Lawton claimed that rail operators put on football specials which fans shun as they are not allowed to drink on them. This was a complete lie. I travel by train to every away game where it is possible. There are countless times when a special train would have been filled had it existed. The simple fact is the last special I can remember was to Bolton in about 1983. The current rail infrastructure simply does not have the spare capacity for them.

The video then goes on to talk of a haul of flares and five bags of cocaine seized from passengers arriving in Nottingham. Flares are an intrinsic part of fan culture all over the world except in the UK and I simply don't get the authorities' opposition to them here. A police officer described a 13-year-old boy smuggling drugs for older members of the group. The article failed to clearly state this did not involve Town fans. While the Town board's statement refers to the wider social issues concerned, it nevertheless reinforces the impression that fans having a few cans on the way to a game constitutes alcohol abuse. In fact, five bags of coke from at least 900 fans on two trains is hardly proof of endemic drug use. It begs the question: why did Nottingham police have sniffer dogs at the station? They have never previously, and it just happened to be on the day they had an embedded journalist with them. A haul of five small bags of coke is a dire return for the resources they expended.

Nottingham police seemed far more confrontational than normal. On leaving the train I stood waiting for my fellow travellers. I was instantly pushed in the back and had "Football that way" bellowed in my ear by an officer. I pointed out that I was waiting for my partner and friends and then to use the toilet, having been denied that privilege for two and a half hours.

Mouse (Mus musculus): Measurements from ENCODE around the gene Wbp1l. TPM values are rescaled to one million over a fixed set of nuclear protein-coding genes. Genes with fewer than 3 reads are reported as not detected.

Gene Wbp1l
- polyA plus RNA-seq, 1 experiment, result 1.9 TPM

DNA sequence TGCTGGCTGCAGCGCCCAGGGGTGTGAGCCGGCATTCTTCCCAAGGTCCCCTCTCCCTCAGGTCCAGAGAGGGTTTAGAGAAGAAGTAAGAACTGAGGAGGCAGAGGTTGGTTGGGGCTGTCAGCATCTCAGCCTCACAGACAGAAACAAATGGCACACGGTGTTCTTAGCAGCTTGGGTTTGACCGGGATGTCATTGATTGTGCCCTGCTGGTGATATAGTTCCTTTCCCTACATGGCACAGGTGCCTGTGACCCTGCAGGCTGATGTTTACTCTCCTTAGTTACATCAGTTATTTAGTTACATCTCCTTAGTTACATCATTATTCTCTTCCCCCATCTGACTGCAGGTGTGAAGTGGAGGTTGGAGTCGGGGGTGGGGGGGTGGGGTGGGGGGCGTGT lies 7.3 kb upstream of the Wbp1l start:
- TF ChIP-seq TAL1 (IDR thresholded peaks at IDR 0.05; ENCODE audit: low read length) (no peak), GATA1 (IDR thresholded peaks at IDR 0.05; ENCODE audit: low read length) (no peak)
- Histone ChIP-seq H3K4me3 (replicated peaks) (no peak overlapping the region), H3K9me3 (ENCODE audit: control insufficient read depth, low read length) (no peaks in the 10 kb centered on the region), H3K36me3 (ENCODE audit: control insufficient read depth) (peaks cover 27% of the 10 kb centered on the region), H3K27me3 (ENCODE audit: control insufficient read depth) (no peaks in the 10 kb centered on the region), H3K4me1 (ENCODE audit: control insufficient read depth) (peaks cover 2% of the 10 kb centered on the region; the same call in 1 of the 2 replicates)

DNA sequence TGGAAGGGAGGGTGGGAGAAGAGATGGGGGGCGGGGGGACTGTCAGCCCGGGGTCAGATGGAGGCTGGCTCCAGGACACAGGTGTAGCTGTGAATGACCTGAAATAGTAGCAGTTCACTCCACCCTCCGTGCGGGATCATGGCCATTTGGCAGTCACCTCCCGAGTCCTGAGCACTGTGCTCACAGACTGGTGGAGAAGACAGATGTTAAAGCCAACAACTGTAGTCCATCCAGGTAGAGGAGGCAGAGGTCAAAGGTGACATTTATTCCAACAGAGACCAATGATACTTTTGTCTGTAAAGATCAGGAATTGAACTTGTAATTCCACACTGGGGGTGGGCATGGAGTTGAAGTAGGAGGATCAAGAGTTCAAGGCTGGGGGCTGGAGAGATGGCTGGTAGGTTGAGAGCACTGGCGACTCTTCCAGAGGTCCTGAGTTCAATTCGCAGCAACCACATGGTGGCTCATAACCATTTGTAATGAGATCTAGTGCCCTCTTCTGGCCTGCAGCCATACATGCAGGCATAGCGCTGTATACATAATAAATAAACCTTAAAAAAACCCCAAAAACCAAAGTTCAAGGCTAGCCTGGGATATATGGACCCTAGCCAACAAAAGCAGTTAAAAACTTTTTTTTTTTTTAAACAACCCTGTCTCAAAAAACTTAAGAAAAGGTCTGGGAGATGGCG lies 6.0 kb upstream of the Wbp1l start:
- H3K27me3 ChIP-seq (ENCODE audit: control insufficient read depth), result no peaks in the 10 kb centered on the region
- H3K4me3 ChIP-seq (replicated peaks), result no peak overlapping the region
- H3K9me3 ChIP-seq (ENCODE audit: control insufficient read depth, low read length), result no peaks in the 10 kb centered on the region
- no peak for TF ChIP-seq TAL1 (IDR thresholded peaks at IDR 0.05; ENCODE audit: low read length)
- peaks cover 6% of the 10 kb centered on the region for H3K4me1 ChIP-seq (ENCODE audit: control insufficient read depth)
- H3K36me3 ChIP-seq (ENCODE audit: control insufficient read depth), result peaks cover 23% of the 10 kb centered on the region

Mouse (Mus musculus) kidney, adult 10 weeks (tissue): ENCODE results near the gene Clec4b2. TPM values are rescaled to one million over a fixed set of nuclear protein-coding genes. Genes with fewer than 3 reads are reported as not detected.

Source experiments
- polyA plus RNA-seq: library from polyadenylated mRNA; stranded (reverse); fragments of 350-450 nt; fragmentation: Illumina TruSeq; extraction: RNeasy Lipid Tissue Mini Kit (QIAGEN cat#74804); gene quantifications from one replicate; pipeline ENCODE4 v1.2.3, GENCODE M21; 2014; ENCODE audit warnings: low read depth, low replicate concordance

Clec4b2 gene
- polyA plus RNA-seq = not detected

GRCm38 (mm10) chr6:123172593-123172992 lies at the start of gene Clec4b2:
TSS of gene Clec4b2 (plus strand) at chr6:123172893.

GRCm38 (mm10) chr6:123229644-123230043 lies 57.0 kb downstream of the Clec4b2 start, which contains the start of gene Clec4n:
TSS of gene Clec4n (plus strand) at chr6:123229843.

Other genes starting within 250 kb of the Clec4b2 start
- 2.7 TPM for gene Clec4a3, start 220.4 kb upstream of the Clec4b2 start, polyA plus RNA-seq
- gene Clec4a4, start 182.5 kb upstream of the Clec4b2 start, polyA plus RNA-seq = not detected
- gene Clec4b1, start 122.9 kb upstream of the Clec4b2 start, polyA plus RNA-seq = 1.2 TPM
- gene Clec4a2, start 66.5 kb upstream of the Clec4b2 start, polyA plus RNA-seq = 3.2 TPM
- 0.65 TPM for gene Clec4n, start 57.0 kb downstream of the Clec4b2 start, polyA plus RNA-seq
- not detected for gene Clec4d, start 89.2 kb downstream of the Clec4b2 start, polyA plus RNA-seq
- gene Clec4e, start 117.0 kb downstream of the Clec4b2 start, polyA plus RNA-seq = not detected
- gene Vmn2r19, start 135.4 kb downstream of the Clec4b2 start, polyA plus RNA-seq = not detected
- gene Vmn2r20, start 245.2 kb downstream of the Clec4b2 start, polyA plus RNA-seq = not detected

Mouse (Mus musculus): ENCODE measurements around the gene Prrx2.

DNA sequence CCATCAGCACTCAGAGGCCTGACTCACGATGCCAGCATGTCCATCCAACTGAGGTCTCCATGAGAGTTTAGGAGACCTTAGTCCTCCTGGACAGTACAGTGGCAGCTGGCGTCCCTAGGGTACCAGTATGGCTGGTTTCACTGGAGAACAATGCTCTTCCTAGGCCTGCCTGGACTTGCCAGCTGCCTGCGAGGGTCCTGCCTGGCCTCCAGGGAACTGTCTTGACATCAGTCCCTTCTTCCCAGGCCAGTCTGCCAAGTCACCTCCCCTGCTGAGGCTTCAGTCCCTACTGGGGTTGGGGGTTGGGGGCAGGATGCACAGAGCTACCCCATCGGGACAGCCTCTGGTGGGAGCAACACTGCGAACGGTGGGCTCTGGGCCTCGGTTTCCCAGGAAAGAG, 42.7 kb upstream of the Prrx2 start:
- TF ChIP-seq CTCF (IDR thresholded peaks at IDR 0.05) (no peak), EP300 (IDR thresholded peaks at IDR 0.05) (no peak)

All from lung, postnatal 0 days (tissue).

Had the board talked with fans I'm sure they would have received many more similar accounts of our experiences. What efforts were made to engage with fans who were at the game before it issued its statement on the Times's coverage? Was the Supporters Liaison Officer consulted? Were the fans' representatives on the board consulted? The silence from the Mariners Trust and the Football Supporters Association since the video was released has been defeaning.

When the new shareholders took over the club they promised to consult us and generally treat us better than the turnstile fodder we had become under the previous regime. In that spirit, they could and should have issued a holding statement to ascertain the circumstances and context of the footage. Instead, by highlighting the measures they are taking to eradicate poor behaviour and to support fans with alcohol or drug problems, they give credence to what they rightly described as an article that distorts the view of our town.

If you were at Notts County, were your experiences like the Times's or Baz's? Was the board's response to the coverage appropriate? Let us know